Here, then, is a look at the championship calendar for 2017 in a little more detail, complete with tracks and the dates of each race weekend…

  1. Georgia (Rustavi International Motopark) – 1st-2nd April (Rounds 1 and 2)
  2. Bahrain (Bahrain International Circuit, Sakhir) – 15th-16 April (Rounds 3 and 4)
  3. Belgium (Spa-Francorchamps) – 6th-7th May (Rounds 5 and 6)
  4. Italy (Monza) – 13th-14th May (Rounds 7 and 8)
  5. Austria (Salzburgring) – 10th-11th June (Rounds 9 and 10)
  6. Hungary (Hungaroring) – 1st-2nd July (Rounds 11 and 12)
  7. Germany (Oschersleben) – 8th-9th July (Rounds 13 and 14)
  8. Thailand (Chang International Circuit, Buriram) – 2nd-3rd September (Rounds 15 and 16)
  9. China (Zhejiang International Circuit) – 7th-8th October (Rounds 17 and 18)
  10. Abu Dhabi (Yas Marina Circuit) – 26th-27th November (Rounds 19 and 20)

Even though this is only the third season in the championship’s history, the level of variety in terms of machinery on the grid is continuing to grow, with Hyundai the latest manufacturer to announce their intention to build a TCR car based on the i30, taking the number of brands that have competed (or are slated to in the near future) in the championship to 11. However,  with grid sizes still relatively small compared to other touring car series, there’s not actually that many teams taking part, so, with that in mind, here’s a guide to the drivers and the six brands (with a seventh to come) that have been confirmed so far…


SEAT – As the manufacturer that effectively spawned the TCR regulations, it’s no surprise that the Leon remains the most popular car of choice in the championship, and, having lost out on the title last year, it’s clear that they’ll be out to put things right in 2017.
Leading the Spanish marque’s attack this time around are the returning Craft-Bamboo LUKOIL operation, who retain the services of 2015 series runner-up Pepe Oriola from Spain and Britain’s James Nash, who came agonisingly close to winning the title himself last year, with Frenchman Hugo Valente – a former factory LADA driver in the World Touring Car Championship – rejoining the series after a one-off appearance in 2015 to complete the team’s all-star line-up.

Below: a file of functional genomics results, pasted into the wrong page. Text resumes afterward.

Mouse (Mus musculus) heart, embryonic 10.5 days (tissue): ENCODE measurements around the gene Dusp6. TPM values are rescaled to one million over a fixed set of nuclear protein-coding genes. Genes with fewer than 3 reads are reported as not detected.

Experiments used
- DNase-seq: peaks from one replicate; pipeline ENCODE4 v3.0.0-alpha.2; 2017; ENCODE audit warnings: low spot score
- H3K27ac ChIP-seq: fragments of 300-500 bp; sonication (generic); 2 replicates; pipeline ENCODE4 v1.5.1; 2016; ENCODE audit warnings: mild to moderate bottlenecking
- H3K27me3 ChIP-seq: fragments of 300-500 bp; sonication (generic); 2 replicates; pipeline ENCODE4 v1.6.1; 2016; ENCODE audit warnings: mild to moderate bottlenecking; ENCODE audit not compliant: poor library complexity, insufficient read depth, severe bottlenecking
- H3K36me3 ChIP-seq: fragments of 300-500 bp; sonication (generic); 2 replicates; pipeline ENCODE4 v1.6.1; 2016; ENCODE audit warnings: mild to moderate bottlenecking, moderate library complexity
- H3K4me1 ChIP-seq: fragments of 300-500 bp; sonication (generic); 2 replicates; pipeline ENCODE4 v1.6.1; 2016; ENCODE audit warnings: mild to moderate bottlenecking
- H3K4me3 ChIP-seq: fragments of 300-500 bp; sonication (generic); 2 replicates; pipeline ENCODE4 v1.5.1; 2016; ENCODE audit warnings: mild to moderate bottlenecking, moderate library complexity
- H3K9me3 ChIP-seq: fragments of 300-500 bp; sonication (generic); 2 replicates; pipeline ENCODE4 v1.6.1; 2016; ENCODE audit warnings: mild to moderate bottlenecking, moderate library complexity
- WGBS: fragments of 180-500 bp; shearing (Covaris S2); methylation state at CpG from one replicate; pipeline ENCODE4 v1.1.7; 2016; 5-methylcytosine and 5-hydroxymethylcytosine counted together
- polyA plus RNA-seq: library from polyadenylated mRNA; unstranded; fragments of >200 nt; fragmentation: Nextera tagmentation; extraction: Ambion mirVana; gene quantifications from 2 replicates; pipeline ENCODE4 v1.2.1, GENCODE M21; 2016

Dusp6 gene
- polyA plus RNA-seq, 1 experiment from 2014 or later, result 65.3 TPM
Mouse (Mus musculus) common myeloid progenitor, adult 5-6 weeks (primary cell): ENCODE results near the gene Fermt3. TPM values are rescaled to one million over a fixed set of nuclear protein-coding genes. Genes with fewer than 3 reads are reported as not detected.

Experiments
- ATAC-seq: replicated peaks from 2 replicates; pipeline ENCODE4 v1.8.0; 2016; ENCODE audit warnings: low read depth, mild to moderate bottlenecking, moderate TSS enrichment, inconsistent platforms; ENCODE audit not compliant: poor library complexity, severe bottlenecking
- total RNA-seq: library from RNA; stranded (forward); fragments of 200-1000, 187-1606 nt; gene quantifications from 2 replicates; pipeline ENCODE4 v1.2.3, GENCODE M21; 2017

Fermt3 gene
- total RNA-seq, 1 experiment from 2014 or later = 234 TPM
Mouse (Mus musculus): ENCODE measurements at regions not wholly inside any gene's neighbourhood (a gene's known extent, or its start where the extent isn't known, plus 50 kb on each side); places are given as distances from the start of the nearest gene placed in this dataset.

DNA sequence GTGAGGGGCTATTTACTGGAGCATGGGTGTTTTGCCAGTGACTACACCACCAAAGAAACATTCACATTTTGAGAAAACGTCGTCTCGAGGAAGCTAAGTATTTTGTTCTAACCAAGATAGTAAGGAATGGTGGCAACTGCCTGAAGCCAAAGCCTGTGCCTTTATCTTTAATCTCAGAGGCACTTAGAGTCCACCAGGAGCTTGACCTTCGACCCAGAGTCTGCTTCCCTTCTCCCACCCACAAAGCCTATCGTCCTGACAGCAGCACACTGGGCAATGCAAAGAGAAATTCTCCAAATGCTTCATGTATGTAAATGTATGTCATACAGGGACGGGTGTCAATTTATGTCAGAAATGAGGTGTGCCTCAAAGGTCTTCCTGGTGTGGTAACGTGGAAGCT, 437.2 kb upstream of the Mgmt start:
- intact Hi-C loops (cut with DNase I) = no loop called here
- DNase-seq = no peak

Elsewhere, new America team Icarus Motorsport will field a pair of Leons for team boss Duncan Ende and another as-yet unconfirmed driver, while Hungarian teenager Ferenc Ficza – who also competed in the WTCC last year – will also drive a SEAT for the first two rounds for the Austrian Zele Racing outfit.


AUDI – Having announced their return to the championship with much fanfare after taking part in a few events in 2015 with the unconventional TT Cup car, the German marque mean business with their all-new RS3 LMS, and it’d be a surprise if they weren’t competing right at the front before long.
Despite this, only one team have chosen to run the car initially in the form of the new Comtoyou Racing operation from Belgium, but they certainly generated plenty of headlines when they secured the services of reigning two-time series champion Stefano Comini – the Swiss driver looking to take a hat-trick of titles in a third different car in 2017, having won for both SEAT and Volkswagen in the past – in a late deal to spearhead their attack, with a second car scheduled to arrive later on in the season.


VOLKSWAGEN – After dipping their toes in the TCR water towards the back end of 2015 – duly winning in only their second race in Austria – last season showed just how competitive the Golf was against its rivals, with Comini ultimately emerging as the champion after a slow start, and so hopes are high that the cars can continue to fight right at the front this time around.
Despite losing the services of the Swiss ace, the Leopard Racing team still have a potential championship contender on their hands in the form of Frenchman Jean-Karl Vernay, who finished third overall last year in what was his debut season in the category, and the team expect to run a second car later in the year. Joining them in running the Golfs in 2017 are regular contenders West Coast Racing, who make the switch after running Hondas in the first two years, with Italian Gianni Morbidelli returning for a third season with the team alongside compatriot and 16 year-old rookie stable-mate Giacomo Altoe.


ALFA ROMEO – Last season saw the return of Alfa Romeo to top-level touring car racing after a prolonged absence, and, although there were flashes of pace from the Giulietta, it wasn’t consistently fast enough to allow them to make a major championship push, but they look a much better prospect to challenge at the front in 2017.
As with Audi, only one team have chosen to run the cars this season, but, with support from the Romeo Ferraris team that built the cars, the new GE-Force team look like a real threat to the established names, having secured the services of giant Serb Dusan Borkovic – who was one of only two men to take more than one pole position in 2016 while with the departed B3 Racing team, but is still searching for his first win in the category – and Georgia’s Davit Kajaia, who was a consistent points scorer behind the wheel of an Engstler-run VW last season.